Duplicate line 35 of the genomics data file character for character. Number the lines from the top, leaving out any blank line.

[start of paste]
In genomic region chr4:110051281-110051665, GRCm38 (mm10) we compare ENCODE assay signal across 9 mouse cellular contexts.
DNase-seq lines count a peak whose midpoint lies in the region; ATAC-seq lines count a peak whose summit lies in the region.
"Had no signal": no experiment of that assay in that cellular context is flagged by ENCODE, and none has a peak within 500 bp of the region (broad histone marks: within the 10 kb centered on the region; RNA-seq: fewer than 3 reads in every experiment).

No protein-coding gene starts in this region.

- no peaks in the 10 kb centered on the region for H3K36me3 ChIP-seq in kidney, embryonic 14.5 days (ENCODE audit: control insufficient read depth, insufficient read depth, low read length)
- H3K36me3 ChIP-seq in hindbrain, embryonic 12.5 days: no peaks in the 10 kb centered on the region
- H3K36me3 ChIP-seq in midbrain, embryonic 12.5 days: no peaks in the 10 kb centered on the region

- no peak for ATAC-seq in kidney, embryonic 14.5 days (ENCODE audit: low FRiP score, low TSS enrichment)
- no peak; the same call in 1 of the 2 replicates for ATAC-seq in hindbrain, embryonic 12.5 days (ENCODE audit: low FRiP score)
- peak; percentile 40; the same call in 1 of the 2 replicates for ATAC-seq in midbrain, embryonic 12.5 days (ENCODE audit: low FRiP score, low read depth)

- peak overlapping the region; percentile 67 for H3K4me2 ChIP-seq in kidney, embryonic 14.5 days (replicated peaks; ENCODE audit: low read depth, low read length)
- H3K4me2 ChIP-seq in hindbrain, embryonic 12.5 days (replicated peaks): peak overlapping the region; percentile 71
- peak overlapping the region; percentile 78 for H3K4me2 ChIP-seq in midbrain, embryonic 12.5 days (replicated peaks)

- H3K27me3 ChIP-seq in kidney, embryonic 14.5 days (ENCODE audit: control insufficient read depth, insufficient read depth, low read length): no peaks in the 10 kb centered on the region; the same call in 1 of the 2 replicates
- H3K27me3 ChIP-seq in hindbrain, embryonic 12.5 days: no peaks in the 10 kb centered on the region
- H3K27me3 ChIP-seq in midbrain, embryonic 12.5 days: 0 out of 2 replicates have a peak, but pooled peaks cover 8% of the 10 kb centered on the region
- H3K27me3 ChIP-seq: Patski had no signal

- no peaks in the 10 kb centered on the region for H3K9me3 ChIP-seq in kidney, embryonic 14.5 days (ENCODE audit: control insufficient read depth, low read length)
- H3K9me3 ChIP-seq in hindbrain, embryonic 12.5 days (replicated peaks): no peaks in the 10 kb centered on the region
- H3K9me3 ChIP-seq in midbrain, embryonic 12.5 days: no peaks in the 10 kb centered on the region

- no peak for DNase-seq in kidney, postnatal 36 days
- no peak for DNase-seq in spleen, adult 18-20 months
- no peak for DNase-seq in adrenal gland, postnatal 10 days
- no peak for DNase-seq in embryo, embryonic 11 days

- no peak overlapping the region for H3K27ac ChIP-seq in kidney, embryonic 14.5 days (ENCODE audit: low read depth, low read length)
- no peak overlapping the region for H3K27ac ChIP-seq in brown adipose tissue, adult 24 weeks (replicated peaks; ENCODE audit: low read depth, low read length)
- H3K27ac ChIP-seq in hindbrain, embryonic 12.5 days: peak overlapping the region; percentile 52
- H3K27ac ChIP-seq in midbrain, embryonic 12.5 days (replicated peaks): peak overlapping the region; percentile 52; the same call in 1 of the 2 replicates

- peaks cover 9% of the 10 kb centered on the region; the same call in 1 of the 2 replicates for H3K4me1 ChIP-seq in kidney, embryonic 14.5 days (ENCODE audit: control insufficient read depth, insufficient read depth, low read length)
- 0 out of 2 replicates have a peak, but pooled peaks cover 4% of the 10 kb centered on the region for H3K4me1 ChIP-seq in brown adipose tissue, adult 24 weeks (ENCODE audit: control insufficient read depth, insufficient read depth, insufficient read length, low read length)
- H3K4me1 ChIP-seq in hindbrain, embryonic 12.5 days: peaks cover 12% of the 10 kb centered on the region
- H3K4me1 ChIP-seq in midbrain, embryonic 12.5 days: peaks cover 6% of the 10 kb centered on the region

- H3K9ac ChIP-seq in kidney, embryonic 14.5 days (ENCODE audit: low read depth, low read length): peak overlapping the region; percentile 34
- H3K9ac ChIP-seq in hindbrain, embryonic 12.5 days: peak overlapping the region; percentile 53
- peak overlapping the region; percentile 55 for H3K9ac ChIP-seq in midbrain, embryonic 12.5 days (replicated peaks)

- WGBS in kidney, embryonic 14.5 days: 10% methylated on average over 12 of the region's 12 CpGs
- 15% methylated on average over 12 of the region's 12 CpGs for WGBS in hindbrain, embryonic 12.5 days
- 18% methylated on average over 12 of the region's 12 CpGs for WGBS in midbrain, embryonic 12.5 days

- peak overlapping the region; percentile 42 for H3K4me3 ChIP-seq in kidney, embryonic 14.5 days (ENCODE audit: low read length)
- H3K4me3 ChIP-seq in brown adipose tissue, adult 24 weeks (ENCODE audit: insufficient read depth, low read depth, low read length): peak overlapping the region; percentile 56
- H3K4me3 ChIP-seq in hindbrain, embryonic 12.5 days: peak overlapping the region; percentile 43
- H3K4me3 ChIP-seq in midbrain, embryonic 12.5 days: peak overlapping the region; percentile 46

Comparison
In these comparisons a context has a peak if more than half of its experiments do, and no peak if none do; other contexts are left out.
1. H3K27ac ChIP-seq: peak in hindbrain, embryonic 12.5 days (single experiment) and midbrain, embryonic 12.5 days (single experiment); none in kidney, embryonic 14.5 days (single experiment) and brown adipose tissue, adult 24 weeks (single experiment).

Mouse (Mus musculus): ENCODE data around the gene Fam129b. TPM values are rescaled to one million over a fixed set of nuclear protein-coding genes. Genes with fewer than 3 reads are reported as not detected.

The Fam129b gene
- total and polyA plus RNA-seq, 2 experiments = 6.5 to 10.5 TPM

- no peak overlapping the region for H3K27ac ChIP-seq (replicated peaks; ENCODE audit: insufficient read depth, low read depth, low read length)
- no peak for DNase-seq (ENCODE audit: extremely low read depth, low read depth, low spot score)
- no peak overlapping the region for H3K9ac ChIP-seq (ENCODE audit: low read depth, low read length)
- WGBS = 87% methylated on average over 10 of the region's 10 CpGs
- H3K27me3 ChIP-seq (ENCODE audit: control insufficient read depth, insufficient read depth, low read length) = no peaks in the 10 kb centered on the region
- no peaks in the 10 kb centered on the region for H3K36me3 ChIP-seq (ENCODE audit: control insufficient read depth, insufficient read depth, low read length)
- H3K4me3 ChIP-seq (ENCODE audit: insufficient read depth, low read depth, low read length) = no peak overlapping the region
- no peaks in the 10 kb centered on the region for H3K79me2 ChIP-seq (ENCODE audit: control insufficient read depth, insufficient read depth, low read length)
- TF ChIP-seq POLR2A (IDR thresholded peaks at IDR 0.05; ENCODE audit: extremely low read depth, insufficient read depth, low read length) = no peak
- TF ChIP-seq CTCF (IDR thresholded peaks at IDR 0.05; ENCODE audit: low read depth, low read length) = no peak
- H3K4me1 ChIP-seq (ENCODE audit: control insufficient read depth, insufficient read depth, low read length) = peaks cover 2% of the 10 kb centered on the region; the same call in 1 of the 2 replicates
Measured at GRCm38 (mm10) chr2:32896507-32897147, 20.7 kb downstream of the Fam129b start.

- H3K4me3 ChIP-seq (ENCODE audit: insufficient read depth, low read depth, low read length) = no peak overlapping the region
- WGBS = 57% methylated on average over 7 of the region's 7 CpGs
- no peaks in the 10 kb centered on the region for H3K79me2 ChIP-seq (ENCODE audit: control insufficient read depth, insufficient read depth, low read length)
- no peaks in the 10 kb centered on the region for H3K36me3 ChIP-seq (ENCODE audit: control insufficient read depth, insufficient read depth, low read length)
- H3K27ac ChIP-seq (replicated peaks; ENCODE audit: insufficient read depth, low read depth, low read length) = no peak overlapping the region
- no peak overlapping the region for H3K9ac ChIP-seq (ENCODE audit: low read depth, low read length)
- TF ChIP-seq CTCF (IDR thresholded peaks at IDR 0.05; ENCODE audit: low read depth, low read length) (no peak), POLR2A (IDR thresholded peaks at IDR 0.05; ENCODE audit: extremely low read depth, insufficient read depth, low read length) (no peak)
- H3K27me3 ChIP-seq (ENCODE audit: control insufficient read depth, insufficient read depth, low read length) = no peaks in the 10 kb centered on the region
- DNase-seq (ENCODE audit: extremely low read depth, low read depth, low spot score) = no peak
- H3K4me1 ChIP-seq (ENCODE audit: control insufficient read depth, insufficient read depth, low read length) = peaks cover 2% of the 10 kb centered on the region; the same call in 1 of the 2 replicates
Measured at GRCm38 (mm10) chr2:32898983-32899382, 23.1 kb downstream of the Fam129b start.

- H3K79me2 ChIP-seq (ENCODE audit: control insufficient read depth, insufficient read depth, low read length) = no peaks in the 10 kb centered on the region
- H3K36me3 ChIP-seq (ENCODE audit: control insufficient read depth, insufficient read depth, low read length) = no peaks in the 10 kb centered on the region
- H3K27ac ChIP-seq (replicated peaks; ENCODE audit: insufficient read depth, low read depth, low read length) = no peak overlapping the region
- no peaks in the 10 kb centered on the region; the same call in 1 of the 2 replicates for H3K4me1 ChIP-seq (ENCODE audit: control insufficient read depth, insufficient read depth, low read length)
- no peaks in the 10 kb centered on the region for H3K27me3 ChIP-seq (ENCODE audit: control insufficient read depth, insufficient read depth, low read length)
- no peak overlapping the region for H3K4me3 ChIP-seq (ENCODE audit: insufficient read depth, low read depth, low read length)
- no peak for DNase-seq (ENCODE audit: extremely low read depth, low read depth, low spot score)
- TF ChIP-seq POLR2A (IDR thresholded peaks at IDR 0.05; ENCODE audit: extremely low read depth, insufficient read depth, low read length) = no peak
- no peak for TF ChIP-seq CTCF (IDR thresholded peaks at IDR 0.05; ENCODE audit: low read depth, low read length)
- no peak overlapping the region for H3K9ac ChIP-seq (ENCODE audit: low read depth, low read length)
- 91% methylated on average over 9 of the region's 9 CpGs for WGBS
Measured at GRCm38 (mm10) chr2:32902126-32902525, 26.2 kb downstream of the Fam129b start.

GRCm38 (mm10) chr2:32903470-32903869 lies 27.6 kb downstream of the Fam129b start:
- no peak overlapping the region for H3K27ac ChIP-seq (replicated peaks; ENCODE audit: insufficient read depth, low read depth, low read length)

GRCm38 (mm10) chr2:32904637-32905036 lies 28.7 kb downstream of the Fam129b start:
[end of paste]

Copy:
- peak overlapping the region; percentile 55 for H3K9ac ChIP-seq in midbrain, embryonic 12.5 days (replicated peaks)